Donald Trump operates by a different playbook than people with fundamental American values and principles do. Whether you are Christian, Moslem, Jewish, Hindu, Buddhist, or a believer (or non-believer) of virtually any mainstream religion, there are certain basic principles (rules) we all live by. These include:
- Do not lie;
- Do not cheat;
- Do not steal; and
- Do unto others as you would have them do unto you.
Donald Trump practices none of these values. In fact, he disdains them. In his book, The Art of the Deal, he advocates lying and using hyperbole to get results:
“I play to people’s fantasies,” he writes. “People may not always think big themselves, but they can still get very excited by those who do. That’s why a little hyperbole never hurts. People want to believe that something is the biggest and the greatest and the most spectacular.”
The “fantasies” he refers to are lies that he, himself, has promoted. Trump says he’s not afraid to “blur” reality to get people to believe what they want to believe:
“When the board of Holiday Inn was considering whether to enter into a partnership with me in Atlantic City, they were attracted to my site because they believed my construction was farther along than that of any other potential partner. In reality, I wasn’t that far along, but I did everything I could, short of going to work at the site myself, to assure them that my casino was practically finished. My leverage came from confirming an impression they were already predisposed to believe.”
This has been his key campaign tactic in his bid for the White House– “blurring” reality. In other words, lying to people in order to gain their trust. This technique is the centerpiece of all “confidence” schemes (cons). In The Confidence Game: Why We Fall for It…Every Time by Maria Konnikova, she observes:
“The confidence game starts with basic human psychology. From the artist’s perspective, it’s a question of identifying the victim (the put-up): who is he, what does he want, and how can I play on that desire to achieve what I want? It requires the creation of empathy and rapport (the play): an emotional foundation must be laid before any scheme is proposed, any game set in motion. Only then does it move to logic and persuasion (the rope): the scheme (the tale), the evidence and the way it will work to your benefit (the convincer)…. And like a fly caught in a spider’s web, the more we struggle, the less able to extricate ourselves we become (the breakdown). By the time things begin to look dicey, we tend to be so invested, emotionally and often physically, that we do most of the persuasion ourselves.”
The technique that Trump espouses in the Art of the Deal is the functional equivalent of the confidence game described by Konnikova. And no doubt, Trump is a master of the game. But that in no way qualifies him to be President. In fact, his disdain for the American public and willingness to “play” them as marks disqualifies him as a viable candidate.
Using lies to achieve one’s goals at others’ expense is cheating because the goal is only achieved through deceit, not by merit. Moreover, lying and cheating to get something you want from others is a form of theft (in legal parlance, theft by false pretense).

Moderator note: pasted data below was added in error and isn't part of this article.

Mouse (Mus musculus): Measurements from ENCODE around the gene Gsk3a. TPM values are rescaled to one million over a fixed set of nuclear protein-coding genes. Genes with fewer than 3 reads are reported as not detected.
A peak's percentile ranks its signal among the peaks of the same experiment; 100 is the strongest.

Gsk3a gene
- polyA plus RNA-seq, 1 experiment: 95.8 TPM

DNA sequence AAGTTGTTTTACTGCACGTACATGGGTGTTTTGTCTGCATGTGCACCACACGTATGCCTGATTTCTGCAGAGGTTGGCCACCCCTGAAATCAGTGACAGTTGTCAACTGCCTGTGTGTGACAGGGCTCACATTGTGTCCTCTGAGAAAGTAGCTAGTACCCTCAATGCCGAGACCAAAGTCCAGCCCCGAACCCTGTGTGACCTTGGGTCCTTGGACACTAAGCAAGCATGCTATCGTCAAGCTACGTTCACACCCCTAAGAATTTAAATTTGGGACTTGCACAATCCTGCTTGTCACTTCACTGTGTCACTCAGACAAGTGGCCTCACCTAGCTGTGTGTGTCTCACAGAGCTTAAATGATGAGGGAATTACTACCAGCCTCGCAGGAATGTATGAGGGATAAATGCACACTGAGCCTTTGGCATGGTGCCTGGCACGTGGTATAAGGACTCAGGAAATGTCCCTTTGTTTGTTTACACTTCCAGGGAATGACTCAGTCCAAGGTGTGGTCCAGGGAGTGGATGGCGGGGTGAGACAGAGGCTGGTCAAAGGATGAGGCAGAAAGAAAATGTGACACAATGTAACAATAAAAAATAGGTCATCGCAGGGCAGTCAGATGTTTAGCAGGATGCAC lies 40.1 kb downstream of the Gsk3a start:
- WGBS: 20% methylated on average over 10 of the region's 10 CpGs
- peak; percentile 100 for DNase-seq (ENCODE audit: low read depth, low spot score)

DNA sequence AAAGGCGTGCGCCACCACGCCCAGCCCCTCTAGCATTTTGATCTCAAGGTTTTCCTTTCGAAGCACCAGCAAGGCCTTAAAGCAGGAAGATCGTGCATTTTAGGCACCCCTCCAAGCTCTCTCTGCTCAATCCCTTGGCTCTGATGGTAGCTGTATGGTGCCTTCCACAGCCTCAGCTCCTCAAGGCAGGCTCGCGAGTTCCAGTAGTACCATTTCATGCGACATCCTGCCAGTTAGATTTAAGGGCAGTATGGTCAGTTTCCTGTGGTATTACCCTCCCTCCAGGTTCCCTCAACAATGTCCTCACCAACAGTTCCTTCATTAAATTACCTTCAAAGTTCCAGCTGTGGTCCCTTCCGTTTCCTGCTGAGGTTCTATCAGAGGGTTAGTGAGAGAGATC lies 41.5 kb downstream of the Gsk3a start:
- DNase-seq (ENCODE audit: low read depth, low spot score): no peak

So Trump openly espouses lying, cheating and stealing as acceptable ways to get what he wants. In doing so, he certainly isn’t treating others as he would have them treat him. To wit: he has accused Clinton of virtually every bad act he has, himself, committed against her. “Lying Hillary” has been Trump’s battle cry. He has misled his minions into believing that she is a liar and misdirected them from seeing the constant barrage of lies and hatred that spew forth from him.
It’s time to put an end to the liar, cheater and thief’s bid for power. HOLD TRUMP ACCOUNTABLE.
How can you make sure you’re not the victim of this first class con-man? The following checklist will help:
- Don’t accept anything that comes from the Trump campaign without fact checking it yourself.
- When evaluating any policy position or promise, ask yourself if he’s simply telling you what you want to hear, or whether there is actually some factual substance behind it.
- Take a detached and objective look at Hillary Clinton’s supposed misdeeds. Do they really amount to high crimes or have they been seriously blown out of proportion?
- Look at the lies that Trump has told and hold him accountable. Make him either retract and apologize or provide facts.
- Disregard all Trump’s hyperbole. He’s told you himself he uses that to “blur” reality.
- Ask yourself which candidate has the necessary temperament to withstand provocation without getting angry and acting out. Remember that POTUS can order a nuclear launch on his/her own authority.
- Look at Hillary Clinton’s record of achievements. Look at Trump’s. Ask yourself whether Trump has ever done anything that wasn’t for the benefit of Donald Trump.
- DEMAND that Trump produce his income tax returns. His refusal to do that, alone, should raise serious concerns.
The stakes in this election are tremendous. This country is either going to elect a seasoned politician who has the savvy to do the job or a businessman/conman with a thin skin who has no experience in government. That person will serve in the most powerful job on the planet. That person will have their finger on the nuclear button and will be making Supreme Court nominations that will affect the direction of American law for an entire generation or longer. That person must not be Donald Trump.
Trump, in his book, says it all:
“You can’t con people, at least not for long,” Trump writes. “You can create excitement, you can do wonderful promotion and get all kinds of press, and you can throw in a little hyperbole. But if you can’t deliver the goods, people will eventually catch on.”
Trump can’t deliver the goods. Hopefully, you will catch on before casting your vote on November 8.